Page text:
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Is it legal to advertise for a job that’s already been filled?

In a previous post, we discussed the growing trend of job interview fraud—the dishonest practice of holding online interviews for jobs that don’t exist. In today’s post, we examine the phenomenon of fake job postings.

Does this sound familiar? You see a job posted online. You submit your application electronically. You wait for three or four weeks until the posting is removed—and you never get called for an interview.

If your qualifications and experience seemed like a perfect match for the job in question, you may be baffled—and even demoralized—over not making the cut. However, it could be that the job was never even available in the first place—because it was promised to someone in the company before the listing was published.

Why would employers do this?

This hiring tactic may seem unfair, but employers actually have a lot of leeway when it comes to how they hire. In fact, they’re not even required to advertise a job opening at all. However, due to pressures in a company’s human resources department, they’ll often advertise for positions promised to an internal candidate—in the name of appearing transparent. While this strategy may be deceitful, it’s completely legal.

Employers prefer internal candidates—or referrals—because they have inside knowledge of whether the candidate will fit well with the company culture. This is something that is difficult to assess from a resume or 20-minute interview.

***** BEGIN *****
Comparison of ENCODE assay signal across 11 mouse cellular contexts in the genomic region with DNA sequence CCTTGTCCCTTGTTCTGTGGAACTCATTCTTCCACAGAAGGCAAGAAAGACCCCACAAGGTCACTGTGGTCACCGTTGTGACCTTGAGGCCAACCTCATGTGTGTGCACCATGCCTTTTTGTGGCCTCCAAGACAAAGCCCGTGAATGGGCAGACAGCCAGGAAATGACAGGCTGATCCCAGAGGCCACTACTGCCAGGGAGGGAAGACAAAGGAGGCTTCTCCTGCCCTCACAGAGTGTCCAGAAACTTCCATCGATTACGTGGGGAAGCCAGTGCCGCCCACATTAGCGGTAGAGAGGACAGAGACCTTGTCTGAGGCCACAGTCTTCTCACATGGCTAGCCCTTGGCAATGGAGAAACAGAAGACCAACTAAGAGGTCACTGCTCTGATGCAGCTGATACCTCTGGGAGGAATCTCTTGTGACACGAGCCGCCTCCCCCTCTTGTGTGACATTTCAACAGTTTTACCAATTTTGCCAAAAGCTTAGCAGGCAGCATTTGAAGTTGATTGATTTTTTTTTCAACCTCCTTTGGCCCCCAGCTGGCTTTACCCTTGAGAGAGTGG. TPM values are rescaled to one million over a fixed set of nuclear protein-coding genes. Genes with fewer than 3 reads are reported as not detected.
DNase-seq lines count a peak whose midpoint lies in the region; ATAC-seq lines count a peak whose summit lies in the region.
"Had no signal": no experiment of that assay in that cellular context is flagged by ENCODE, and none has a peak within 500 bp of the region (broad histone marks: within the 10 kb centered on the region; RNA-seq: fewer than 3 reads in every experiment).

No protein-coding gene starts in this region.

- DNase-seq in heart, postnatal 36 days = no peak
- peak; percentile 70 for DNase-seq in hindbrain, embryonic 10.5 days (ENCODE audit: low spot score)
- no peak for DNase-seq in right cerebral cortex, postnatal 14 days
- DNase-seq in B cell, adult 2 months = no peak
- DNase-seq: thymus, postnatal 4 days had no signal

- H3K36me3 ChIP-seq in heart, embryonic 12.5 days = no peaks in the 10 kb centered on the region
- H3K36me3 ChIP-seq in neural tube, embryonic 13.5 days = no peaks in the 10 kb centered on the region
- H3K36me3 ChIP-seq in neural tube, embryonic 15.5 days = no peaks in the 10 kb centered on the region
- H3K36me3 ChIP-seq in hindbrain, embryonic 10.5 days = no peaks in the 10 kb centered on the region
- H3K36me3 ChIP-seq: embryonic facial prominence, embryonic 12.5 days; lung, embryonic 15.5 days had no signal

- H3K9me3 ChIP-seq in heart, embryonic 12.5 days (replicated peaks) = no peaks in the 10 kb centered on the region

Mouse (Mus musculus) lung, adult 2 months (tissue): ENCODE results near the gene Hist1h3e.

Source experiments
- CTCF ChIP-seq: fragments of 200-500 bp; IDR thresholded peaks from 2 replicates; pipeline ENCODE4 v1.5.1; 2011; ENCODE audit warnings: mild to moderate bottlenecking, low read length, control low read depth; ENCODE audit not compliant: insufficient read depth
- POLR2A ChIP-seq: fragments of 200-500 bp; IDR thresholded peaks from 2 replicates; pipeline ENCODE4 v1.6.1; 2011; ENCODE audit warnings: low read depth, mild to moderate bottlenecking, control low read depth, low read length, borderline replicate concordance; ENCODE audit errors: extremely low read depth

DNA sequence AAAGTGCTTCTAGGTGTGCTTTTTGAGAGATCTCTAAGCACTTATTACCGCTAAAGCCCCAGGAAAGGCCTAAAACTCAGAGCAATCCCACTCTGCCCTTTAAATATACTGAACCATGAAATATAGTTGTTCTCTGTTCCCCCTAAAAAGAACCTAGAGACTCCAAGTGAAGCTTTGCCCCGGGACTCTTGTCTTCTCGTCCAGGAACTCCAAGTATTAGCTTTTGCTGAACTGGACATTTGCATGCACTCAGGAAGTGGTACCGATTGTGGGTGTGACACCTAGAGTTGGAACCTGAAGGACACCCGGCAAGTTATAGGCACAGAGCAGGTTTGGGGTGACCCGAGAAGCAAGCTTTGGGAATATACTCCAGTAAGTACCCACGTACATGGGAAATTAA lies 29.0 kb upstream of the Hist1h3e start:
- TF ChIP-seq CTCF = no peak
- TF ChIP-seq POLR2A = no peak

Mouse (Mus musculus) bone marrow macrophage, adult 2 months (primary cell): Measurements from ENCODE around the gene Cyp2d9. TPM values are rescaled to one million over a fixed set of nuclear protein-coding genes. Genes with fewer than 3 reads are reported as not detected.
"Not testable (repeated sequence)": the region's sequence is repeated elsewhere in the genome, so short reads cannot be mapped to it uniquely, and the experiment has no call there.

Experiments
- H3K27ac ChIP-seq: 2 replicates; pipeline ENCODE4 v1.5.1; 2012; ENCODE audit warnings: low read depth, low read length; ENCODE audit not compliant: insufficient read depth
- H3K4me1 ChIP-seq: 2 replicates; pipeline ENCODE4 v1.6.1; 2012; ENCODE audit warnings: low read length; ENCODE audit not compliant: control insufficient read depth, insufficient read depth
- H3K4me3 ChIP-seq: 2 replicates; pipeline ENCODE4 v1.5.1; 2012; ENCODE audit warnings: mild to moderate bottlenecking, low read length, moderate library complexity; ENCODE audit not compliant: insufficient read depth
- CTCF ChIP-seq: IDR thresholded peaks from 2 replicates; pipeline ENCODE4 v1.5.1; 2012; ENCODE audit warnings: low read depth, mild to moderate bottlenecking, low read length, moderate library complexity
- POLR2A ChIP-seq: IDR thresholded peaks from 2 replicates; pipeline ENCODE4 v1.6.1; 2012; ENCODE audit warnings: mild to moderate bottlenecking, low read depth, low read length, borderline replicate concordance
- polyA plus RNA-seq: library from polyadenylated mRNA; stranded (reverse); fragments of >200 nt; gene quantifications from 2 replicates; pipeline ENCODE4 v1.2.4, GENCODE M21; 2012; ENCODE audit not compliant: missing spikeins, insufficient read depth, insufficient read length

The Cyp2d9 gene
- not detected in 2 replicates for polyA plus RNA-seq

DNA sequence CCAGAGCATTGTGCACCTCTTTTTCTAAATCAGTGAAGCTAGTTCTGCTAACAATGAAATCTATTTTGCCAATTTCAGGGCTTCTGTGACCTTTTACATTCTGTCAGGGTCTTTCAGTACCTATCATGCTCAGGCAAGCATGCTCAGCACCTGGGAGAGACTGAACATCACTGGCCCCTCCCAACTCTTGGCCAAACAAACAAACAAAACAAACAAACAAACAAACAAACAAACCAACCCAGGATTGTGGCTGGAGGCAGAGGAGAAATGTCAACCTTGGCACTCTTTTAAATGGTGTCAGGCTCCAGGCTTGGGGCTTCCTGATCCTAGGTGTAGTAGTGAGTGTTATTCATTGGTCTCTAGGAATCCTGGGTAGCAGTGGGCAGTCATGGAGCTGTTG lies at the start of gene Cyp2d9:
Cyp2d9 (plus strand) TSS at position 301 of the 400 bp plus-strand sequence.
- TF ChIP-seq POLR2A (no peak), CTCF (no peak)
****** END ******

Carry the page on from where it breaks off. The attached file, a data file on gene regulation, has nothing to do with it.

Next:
How job applicants can combat this

It can be challenging to discern whether an online job posting is real or fake. However, there are certain steps you can take to make yourself more appealing to employers who feel safer hiring candidates they already know:

  • Avoid job networking events for unemployed people. You don’t need to meet more unemployed people. Instead seek, out events you know hiring managers will attend—such as company happy hours or panel discussions in your job sector.
  • Get to know other hiring managers in your company. Find a department you’re interested in, and offer to take the hiring manager out to coffee. If a job opening later emerges, you’ll already be on their radar.
  • Don’t stop networking. Even if you’re perfectly happy at your current position, it always pays to keep making new connections. You never know where it will lead—or what will happen to your current job.

The employment landscape is constantly changing. Adapting to these changes is critical in making your job search successful.

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